There is a need to inspire math learning because the US is lagging behind many countries in math achievement. Change the Equation has results of a new survey about the attitudes towards Math and it is not positive. There is a growing number of children and adults who claim to hate math, actually have math anxieties, or describe themselves as not math people. There are also people complaining about how math is taught. I have seen first hand the number of teens and adults unable to give correct change. On the flip side, there are people complaining that math is not challenging enough for their child or that their mathematically gifted child is bored with the current instruction. Parents from both sides are trying to find math resources to help their child because there is a need to change math instruction.
Math does not need to be boring. There does not need to be a math aversion. Math is a key part of the STEM (Science Technology Engineering Mathematics) & STEAM (Science Technology Engineering Art Mathematics) movement. In addition, many companies and universities are starting a new movement to get a mathematics mindset and growth mindset going. Leah Shafer has a great article on this issue called “Becoming a Math Person.” Amazon partnered with other companies to start With Math I Can in order to change attitudes of teachers, parents, and students about math in order to create a math mindset. You Cubed from Stanford University has a week of Inspirational Math and How To Learn Math courses for free for students, parents, and educators.
I have two other blogs on math that are very relevant. In my blog “Math, Maths, Mathematical…” I provide 100’s of ideas for teaching math from different games, apps, money games, videos, and books. There obviously are way more ideas than listed, but it is a great place to start. Presenting math in ways beyond just memorization is the key. In my blog “Algebra for an 8 to 9-year-old” there are about 30 resources we have used for our son. Since I wrote that blog, we added another website to our lineup called Hotmath which has algebra and geometry as well as college level math. The site has tutorial videos as well as step-by-step walking through the answers to textbooks.
In some cities, universities have put together math circles for high school students. And, some of these circles will allow gifted middle and elementary students to participate. To find a math circle near you, check with the National Association of Math Circles. For younger kids, Mobius Noodles has math circles and natural math specifically for preschool and elementary students. Math circles can be used at any age and are a great way to get a math mindset developed.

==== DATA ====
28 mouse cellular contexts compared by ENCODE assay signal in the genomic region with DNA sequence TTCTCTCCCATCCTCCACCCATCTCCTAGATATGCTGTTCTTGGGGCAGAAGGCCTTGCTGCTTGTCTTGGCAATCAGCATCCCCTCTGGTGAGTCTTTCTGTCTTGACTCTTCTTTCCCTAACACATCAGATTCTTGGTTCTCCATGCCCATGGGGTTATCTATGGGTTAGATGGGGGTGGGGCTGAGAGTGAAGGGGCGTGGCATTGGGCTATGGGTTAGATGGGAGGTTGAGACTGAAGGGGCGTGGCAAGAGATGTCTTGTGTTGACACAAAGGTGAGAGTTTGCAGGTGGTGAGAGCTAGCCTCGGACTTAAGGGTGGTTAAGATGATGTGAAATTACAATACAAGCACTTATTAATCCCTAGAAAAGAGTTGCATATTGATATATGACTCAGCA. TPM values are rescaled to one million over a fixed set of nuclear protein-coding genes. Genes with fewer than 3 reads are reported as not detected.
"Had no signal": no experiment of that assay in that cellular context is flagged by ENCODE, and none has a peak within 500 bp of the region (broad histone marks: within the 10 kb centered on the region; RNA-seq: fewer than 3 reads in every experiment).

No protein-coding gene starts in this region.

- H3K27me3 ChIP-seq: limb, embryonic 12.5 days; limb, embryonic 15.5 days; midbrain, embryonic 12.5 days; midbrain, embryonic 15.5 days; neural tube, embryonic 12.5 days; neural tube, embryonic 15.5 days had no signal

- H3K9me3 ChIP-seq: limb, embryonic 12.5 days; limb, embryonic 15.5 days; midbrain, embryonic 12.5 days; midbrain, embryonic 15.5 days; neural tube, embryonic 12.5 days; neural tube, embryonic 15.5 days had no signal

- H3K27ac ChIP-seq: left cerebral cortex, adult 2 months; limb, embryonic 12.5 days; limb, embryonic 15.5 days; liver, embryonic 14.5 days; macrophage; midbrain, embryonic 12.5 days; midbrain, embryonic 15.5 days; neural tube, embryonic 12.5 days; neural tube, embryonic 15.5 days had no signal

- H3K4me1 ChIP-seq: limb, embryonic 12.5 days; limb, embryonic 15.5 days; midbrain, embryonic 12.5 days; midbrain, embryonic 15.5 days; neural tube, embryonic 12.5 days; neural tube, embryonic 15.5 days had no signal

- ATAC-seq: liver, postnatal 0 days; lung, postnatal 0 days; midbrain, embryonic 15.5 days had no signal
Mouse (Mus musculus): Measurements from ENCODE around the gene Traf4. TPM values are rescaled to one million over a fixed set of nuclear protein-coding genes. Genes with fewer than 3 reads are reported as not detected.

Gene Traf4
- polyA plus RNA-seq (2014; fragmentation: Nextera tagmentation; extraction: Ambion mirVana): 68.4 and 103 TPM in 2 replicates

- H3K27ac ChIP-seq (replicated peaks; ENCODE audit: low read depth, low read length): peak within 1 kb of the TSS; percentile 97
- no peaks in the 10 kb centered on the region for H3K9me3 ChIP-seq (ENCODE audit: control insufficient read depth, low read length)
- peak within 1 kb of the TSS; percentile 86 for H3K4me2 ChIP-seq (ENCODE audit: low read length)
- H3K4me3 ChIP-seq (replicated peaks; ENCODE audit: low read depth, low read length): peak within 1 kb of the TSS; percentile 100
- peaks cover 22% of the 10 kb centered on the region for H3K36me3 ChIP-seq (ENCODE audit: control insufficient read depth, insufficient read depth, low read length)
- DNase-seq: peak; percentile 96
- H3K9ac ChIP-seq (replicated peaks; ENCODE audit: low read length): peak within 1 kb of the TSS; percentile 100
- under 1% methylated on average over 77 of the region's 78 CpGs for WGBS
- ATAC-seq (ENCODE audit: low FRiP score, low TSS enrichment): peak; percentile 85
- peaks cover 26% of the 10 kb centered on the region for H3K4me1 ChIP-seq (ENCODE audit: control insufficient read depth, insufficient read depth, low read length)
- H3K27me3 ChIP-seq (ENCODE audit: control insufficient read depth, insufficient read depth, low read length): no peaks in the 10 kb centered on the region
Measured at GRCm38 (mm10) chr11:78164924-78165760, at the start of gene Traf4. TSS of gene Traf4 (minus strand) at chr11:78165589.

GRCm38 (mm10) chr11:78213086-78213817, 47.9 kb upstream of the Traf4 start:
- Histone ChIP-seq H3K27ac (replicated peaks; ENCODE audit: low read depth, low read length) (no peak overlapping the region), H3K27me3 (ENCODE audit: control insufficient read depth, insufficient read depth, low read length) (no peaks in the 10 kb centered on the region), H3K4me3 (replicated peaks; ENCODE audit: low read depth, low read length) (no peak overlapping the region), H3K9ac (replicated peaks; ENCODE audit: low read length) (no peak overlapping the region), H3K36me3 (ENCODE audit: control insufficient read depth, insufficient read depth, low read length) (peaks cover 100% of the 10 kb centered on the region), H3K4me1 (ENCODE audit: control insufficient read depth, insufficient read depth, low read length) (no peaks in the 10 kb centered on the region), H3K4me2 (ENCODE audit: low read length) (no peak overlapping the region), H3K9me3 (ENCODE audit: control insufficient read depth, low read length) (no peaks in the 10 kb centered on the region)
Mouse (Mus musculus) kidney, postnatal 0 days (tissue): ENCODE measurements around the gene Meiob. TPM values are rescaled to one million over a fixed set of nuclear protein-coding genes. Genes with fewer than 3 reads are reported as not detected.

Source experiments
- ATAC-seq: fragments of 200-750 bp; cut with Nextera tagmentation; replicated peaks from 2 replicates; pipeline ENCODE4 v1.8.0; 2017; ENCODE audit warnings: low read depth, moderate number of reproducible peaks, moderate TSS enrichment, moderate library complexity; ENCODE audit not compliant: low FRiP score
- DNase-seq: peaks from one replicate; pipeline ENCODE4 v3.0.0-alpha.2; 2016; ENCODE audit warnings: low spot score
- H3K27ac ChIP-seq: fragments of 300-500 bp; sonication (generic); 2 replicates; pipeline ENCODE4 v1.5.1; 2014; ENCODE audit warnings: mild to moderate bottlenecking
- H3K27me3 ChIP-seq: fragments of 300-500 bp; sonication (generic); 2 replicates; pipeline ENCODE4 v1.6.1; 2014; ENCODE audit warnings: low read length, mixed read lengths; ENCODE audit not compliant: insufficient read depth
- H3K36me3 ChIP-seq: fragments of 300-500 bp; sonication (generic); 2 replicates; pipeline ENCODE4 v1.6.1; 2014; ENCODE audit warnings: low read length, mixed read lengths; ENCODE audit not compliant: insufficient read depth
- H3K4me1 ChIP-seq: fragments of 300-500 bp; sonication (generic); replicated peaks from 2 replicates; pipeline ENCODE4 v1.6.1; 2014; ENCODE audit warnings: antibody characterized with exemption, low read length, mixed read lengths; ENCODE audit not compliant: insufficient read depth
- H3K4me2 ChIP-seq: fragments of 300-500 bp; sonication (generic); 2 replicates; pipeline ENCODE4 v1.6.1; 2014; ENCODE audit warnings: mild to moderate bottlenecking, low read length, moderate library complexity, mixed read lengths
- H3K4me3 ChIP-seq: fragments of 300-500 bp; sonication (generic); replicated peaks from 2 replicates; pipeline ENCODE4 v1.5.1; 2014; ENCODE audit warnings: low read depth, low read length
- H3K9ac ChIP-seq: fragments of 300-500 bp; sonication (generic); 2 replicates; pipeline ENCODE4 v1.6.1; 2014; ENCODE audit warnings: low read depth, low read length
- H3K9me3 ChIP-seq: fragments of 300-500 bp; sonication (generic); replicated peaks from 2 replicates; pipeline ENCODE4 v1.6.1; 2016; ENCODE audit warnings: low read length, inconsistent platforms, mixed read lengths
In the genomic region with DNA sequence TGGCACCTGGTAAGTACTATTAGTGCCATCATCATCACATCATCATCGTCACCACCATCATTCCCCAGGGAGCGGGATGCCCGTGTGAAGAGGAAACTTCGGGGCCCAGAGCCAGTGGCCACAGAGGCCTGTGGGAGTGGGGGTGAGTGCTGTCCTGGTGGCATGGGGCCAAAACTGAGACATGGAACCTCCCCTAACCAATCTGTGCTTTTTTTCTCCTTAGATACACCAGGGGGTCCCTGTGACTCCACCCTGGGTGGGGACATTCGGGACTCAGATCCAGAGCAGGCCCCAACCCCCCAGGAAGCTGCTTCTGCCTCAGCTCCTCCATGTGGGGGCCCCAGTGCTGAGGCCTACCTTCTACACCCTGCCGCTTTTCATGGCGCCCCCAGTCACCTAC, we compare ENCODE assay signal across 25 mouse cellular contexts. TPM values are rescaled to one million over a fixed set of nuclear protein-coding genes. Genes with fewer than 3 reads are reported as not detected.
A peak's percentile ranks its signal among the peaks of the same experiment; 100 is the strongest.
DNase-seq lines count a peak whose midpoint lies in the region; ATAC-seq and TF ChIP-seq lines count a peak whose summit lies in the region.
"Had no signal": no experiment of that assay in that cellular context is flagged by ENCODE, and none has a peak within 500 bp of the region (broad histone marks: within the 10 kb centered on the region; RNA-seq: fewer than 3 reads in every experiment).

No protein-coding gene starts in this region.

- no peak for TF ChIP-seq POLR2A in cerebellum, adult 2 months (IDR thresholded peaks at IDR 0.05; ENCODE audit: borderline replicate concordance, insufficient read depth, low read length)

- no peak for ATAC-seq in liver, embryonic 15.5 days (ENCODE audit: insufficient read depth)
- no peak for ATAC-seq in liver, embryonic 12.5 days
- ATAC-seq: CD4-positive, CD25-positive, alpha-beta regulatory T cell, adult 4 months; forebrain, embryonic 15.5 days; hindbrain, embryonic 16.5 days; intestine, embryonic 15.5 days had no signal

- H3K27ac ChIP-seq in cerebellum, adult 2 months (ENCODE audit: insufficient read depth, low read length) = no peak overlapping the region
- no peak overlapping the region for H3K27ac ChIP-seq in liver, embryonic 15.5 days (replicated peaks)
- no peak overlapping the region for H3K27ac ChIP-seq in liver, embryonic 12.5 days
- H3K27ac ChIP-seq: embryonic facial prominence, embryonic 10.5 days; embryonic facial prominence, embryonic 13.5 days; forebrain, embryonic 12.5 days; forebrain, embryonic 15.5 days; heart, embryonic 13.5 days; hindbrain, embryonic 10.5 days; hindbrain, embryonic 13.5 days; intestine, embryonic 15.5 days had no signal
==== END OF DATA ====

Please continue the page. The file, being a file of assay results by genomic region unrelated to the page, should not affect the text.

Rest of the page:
Another way to get students excited about math is through math competitions. Sadly, many schools are completely unaware of these or the resources for them. In addition, not all math competitions are the same. Most involve a completely different kind of problem solving than what is typically taught in the traditional schools or what is found on traditional state testing. Some of the competitions are open to all students: homeschool, private school, or public school. Some competitions are also exclusively online. Math Madness is an online math competition from March 7th to April 16th, 2016. The World Education Games is an online math, science, and reading competition held every 2 years. The next competition is in 2017. The National Internet Math Olympiad is an online math competition. MathCon is an online competition for 5th-12th-grade students. Noetic Learning runs semiannual competitions for students 2nd-8th grade. Math Counts is a math club and hosts math competitions. The Art of Problem Solving lists out math competitions in various countries as well as US competitions by grade level (elementary, middle, high, and college). The National Association of Math Circles has an extensive list of math competitions. The Mathematical Association of America hosts the American Mathematics Competition and has other resources for advancing math instruction. As you can see, there are many types of math competitions out there.
If you want articles about math instruction, check out these news stories:
- 5 Year Olds Can Learn Calculus from the Atlantic
- Superior Father Has Taught His 8 and 5-year-old Children Algebra and Calculus from the Duluth News Tribune
- Catch Them Young from the Guardian
- How I Taught a 6-year-old Algebra in 4 Months from Huffpost
- Why 5-year-olds Can Do Algebra from ABC News
- Memorizers are the Lowest Achievers and Other Common Core Math Surprises from Hechinger Report
- Many Parents Hated Common Core Math at First, Before Figuring it Out from the Washington Post
- You’re Wrong About Common Core Math: Sorry Parents but it Makes More Sense Than You Think from Salon
- Teachers Nurture Growth Mindsets in Math from Education Week
- Growth Mindset and the Common Core Math Standards from Edtopia
If you would like more ideas or suggestions for making math fun for your children, check out these posts:
- How to Make Math Class Interesting
- 6 Ways to Make Math More Fun
- How to Make Math Fun
- Math Goodies
- Making Math Fun
- Using Lego to Build Math Concepts
- Infographic: Using Legos to Teach Hands-On Math
- Mathematics & Music
- Music, Math, and Patterns
- Mathematics in Music
- Zometool Resources
Go inspire your students or children to enjoy math!
This blog article is part of the Hoagies’ Gifted Education Page Blog Hop on “March Math-ness.” I thank my friends at Hoagies’ Gifted Education Page and elsewhere for their inspiration, support, and suggestions.
Please click on the graphic below (created by Pamela S Ryan–thanks!) to see the other Hoagies’ Blog Hop participants, or cut and paste this URL into your browser: http://www.hoagiesgifted.org/blog_hop_march_mathness.htm